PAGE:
And now, the end is near…..

“….and so I face the final curtain”….not my words but those of Frank Sinatra, Ol’ Blues Eyes.  And what could be more apt for a final day game in the Blue Square Premier League than a trip back to one of my favourites, Lewes for their last game at this level.  Since seeing them beat Grays on the 22nd November (see When Two Blogs Collide) the team have played twenty five league games, winning three times and losing the remaining twenty two games.  Nine points out of seventy five is not really play off material so it comes as no surprise to anyone, including the Lewes fans that the team confirmed their relegation some weeks ago back to the Blue Square South.  Hopes were never very high for this season after the farcical events of last summer after promotion had been confirmed, and hadn’t been helped by the management of ex-Brighton & Hove Albion commercial manager (i.e no football management experience) Kevin Keehan being in charge of team affairs for most of the campaign.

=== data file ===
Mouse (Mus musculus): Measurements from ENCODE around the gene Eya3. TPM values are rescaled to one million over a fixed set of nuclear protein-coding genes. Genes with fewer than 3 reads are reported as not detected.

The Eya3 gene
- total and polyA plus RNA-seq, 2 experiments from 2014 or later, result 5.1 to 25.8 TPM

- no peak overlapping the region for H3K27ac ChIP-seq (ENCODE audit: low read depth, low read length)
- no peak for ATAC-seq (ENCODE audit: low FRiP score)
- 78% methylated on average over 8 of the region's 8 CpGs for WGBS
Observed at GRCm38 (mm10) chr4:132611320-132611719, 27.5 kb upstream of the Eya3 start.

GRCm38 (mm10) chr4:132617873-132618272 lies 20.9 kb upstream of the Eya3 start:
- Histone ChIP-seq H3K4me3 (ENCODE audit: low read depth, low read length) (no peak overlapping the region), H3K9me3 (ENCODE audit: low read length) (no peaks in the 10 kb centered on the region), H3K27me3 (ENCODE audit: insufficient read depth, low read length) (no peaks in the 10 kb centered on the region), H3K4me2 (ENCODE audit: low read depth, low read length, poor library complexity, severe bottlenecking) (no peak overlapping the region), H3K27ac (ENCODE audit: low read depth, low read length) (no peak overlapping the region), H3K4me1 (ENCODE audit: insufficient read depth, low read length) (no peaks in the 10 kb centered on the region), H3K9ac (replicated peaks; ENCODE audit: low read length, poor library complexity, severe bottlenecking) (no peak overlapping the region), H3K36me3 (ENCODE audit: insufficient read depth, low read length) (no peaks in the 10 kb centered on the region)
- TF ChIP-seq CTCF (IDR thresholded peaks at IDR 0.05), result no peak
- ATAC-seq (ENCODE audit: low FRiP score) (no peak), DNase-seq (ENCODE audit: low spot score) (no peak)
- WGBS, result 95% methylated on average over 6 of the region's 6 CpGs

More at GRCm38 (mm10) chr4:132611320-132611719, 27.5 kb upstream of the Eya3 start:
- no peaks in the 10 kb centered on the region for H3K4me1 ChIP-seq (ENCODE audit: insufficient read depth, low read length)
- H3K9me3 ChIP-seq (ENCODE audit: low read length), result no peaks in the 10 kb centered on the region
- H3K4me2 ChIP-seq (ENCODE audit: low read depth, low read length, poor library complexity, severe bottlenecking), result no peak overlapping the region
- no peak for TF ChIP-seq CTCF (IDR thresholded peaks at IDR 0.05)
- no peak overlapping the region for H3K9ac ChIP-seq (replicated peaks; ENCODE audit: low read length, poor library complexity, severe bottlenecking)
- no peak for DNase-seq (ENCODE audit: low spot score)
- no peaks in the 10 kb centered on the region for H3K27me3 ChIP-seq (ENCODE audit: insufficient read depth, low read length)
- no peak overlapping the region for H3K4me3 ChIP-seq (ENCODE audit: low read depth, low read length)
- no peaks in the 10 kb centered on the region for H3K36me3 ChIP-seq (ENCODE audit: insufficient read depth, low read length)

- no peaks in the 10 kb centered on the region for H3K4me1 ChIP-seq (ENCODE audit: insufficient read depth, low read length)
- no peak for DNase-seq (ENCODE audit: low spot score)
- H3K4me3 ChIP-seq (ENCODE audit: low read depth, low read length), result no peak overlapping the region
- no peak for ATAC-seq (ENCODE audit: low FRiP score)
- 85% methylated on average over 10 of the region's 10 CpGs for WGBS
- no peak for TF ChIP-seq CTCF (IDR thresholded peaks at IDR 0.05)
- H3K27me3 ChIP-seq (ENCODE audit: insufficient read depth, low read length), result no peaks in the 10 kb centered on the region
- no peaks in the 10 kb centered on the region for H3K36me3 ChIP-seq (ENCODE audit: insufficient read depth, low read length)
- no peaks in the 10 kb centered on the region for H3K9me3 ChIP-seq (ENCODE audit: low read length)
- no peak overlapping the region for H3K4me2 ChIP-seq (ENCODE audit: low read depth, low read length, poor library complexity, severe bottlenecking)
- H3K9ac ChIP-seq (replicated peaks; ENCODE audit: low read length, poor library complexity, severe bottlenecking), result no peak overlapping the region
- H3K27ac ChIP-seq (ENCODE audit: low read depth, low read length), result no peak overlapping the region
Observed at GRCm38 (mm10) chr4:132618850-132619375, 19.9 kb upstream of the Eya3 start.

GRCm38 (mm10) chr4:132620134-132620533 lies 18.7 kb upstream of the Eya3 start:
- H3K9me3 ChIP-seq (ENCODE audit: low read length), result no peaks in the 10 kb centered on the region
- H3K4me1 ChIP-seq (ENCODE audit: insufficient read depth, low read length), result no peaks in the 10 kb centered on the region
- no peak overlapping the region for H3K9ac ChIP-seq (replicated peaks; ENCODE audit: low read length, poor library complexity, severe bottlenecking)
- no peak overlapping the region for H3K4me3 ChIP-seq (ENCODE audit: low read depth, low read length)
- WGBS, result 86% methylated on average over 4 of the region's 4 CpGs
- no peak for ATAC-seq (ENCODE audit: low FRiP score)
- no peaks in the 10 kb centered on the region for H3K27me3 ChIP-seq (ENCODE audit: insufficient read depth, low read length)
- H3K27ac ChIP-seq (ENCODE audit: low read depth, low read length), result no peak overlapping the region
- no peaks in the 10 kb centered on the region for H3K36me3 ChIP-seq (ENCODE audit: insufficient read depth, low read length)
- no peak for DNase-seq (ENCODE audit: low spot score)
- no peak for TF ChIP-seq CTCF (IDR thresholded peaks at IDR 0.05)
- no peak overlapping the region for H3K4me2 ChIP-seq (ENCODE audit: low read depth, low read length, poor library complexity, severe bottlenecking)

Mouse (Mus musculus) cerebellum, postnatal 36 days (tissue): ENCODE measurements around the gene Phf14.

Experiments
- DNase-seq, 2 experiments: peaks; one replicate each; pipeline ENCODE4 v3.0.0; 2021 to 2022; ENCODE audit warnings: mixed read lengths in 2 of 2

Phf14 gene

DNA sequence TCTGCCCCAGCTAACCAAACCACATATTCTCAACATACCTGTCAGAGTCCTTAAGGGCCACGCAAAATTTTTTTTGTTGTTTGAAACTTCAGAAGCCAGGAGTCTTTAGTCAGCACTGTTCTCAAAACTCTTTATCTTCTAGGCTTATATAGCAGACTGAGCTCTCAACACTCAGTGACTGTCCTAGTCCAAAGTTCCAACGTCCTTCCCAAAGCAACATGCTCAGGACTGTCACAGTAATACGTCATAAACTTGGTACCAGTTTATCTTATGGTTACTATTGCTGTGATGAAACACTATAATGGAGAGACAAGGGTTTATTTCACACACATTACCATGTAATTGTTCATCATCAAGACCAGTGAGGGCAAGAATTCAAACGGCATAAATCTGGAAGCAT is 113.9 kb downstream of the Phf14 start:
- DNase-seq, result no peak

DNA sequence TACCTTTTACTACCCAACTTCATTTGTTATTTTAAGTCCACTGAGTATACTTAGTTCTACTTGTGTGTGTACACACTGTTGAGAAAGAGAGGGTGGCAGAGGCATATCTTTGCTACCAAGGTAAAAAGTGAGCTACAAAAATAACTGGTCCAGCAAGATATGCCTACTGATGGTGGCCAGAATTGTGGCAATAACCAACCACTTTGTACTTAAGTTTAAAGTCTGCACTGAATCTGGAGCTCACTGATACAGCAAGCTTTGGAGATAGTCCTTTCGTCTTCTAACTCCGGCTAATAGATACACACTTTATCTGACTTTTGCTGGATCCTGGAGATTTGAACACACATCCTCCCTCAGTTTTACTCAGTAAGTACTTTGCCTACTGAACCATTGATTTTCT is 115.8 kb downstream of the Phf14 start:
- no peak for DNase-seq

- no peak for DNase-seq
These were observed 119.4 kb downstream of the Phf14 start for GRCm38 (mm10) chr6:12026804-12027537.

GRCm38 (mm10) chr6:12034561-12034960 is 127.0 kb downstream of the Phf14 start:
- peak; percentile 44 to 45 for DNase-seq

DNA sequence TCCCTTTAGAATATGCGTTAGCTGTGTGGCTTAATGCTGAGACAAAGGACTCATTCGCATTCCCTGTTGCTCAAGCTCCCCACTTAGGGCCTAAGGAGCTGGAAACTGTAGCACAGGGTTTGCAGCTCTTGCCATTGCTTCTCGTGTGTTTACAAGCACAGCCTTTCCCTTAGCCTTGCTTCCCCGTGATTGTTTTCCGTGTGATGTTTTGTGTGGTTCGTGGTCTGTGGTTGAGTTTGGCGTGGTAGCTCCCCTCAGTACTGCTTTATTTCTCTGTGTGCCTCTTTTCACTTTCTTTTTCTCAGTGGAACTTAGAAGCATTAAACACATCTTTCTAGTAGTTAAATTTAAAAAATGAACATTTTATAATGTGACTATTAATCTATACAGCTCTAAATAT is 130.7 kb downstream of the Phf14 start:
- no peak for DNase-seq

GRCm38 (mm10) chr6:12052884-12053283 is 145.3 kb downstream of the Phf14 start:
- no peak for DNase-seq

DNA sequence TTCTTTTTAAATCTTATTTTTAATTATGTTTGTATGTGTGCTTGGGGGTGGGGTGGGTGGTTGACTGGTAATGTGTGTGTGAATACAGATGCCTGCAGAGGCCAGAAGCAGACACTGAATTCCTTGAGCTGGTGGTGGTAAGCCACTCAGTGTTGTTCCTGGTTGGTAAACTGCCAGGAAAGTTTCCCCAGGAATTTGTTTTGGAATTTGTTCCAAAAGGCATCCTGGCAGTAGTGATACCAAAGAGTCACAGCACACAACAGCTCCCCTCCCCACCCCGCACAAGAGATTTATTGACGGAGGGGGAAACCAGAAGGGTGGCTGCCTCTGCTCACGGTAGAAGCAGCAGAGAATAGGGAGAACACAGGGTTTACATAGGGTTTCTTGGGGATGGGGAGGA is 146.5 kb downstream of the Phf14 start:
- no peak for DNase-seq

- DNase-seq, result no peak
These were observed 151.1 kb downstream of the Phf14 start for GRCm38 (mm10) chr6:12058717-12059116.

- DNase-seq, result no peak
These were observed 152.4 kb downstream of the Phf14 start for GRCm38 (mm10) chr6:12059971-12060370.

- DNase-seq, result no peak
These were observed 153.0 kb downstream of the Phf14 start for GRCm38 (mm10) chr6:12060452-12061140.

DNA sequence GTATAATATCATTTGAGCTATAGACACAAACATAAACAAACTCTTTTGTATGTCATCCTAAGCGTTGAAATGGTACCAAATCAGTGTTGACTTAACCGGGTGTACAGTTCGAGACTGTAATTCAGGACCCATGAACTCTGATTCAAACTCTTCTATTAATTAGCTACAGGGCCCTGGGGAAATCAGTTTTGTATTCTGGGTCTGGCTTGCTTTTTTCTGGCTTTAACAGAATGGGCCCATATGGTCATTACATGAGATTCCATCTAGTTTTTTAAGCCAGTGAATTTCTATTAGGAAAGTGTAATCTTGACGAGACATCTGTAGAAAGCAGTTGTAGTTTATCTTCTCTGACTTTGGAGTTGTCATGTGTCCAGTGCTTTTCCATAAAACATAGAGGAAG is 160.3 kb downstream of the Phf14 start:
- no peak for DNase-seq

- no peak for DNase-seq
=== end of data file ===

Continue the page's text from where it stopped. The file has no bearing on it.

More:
Last April things were so different in this lovely little town in East Sussex.  The club has risen from Rymans League Three to the Blue Square Premier in just seven seasons, an amazing effort and I doubt that any visiting fan can ever have a bad word to say about visiting the Dripping Pan.  Then the owners of the club made some bizarre decisions and have reaped the rewards of their bad harvest this season.  Administration has been avoided, which appeared to be the only option a few months ago for the club.  So there are some positives for next season andI have vowed to adopt them as my second team from August and get to as many away games as I can in the Blue Square South to keep up our commitment at TBIR to cover non-league as much as European football.